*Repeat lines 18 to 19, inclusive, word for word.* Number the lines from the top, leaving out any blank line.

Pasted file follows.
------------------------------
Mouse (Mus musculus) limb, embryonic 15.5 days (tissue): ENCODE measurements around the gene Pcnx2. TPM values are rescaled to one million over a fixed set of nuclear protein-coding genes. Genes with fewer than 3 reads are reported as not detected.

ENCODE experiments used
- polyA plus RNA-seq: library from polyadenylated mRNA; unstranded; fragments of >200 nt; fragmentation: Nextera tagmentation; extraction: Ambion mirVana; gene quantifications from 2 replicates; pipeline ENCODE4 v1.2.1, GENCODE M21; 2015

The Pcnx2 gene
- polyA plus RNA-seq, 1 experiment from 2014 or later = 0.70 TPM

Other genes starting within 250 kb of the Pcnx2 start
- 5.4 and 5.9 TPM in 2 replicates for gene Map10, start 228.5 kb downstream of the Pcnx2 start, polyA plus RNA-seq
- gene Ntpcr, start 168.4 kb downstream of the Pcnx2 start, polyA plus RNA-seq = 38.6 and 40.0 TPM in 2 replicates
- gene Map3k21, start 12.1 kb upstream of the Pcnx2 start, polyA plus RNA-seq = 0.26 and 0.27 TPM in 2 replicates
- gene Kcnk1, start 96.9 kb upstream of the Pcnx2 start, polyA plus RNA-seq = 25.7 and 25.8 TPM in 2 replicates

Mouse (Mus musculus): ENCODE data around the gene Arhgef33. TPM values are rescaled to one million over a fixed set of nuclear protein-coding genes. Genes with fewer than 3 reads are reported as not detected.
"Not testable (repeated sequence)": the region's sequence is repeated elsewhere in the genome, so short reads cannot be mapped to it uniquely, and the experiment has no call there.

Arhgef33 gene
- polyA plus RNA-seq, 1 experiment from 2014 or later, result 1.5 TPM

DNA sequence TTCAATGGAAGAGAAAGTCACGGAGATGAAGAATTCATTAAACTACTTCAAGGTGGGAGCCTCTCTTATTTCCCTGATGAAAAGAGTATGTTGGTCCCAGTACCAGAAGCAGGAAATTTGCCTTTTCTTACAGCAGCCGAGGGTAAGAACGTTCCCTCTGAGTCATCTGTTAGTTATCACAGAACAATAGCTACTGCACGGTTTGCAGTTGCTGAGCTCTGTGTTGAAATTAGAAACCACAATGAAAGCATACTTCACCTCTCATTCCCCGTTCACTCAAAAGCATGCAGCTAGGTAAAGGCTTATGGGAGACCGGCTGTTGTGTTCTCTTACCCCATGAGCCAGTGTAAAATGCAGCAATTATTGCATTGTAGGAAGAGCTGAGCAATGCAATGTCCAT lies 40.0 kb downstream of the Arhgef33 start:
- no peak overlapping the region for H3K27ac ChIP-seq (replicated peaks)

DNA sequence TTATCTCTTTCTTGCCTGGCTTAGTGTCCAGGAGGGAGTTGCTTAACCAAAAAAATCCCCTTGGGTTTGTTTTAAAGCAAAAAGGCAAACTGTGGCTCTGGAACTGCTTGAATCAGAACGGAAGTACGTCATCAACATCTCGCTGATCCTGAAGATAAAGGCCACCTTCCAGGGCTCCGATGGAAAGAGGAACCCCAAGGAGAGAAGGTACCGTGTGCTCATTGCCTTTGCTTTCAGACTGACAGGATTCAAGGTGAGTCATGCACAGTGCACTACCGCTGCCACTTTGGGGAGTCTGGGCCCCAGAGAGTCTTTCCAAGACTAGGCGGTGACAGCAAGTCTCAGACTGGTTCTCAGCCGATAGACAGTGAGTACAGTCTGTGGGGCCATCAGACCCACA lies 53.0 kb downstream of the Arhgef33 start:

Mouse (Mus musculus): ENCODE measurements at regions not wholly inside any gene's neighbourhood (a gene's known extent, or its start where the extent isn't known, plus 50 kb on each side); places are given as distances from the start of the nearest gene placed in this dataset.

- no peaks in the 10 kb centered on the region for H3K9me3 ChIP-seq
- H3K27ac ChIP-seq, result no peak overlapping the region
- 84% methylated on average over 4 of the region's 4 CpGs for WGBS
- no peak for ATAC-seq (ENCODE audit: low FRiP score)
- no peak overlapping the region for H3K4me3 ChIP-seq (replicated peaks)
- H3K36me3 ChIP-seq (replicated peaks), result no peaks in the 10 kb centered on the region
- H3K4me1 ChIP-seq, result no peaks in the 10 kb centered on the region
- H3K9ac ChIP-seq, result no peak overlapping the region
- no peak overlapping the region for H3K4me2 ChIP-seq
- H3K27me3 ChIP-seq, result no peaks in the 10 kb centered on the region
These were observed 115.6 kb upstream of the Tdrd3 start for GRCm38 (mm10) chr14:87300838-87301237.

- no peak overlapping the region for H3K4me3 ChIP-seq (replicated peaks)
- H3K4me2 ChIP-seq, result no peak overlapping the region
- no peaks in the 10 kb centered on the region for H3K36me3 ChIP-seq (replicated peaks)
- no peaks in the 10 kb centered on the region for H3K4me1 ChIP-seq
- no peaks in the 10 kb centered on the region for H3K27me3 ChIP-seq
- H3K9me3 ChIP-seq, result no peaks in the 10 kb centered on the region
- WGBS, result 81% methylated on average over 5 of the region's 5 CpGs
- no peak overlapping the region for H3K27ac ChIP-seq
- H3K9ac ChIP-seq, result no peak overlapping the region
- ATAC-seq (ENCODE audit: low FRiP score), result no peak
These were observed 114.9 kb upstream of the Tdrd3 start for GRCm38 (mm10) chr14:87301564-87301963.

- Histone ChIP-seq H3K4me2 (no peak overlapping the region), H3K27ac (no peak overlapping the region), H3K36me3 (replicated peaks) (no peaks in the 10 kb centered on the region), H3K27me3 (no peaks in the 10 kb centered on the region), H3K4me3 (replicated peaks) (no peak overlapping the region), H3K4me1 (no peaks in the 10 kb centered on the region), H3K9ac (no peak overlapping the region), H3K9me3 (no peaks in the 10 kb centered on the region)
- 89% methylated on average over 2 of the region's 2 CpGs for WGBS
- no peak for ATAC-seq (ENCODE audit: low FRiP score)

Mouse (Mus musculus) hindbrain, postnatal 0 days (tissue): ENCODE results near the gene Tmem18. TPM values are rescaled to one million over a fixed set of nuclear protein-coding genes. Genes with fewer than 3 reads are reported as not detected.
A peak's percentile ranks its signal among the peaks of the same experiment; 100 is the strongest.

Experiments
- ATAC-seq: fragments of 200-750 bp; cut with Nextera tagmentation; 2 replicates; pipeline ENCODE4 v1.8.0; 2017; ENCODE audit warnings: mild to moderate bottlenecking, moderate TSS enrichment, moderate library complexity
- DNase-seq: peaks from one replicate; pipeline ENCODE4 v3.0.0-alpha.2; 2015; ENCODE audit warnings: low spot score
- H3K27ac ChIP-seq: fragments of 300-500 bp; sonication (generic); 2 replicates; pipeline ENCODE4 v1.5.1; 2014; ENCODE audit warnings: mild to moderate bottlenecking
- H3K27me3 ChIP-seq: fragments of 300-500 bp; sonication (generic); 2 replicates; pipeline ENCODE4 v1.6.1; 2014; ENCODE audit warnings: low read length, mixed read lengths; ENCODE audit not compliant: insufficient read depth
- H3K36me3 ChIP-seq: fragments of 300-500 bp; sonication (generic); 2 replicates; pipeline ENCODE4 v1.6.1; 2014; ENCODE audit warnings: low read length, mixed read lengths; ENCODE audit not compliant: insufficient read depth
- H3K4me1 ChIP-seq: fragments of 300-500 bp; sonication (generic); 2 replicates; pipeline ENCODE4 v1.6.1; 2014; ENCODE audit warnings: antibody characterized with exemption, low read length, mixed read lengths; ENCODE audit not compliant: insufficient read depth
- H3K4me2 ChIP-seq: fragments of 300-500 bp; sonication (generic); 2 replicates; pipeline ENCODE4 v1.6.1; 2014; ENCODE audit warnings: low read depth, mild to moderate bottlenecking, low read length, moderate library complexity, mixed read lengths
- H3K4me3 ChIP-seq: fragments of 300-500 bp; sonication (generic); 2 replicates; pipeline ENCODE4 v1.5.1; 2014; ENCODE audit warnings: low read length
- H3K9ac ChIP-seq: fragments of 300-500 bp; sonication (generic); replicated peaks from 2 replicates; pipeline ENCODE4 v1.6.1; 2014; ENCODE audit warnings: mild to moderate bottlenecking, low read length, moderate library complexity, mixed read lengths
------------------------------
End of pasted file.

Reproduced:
Mouse (Mus musculus): ENCODE measurements at regions not wholly inside any gene's neighbourhood (a gene's known extent, or its start where the extent isn't known, plus 50 kb on each side); places are given as distances from the start of the nearest gene placed in this dataset.

- no peaks in the 10 kb centered on the region for H3K9me3 ChIP-seq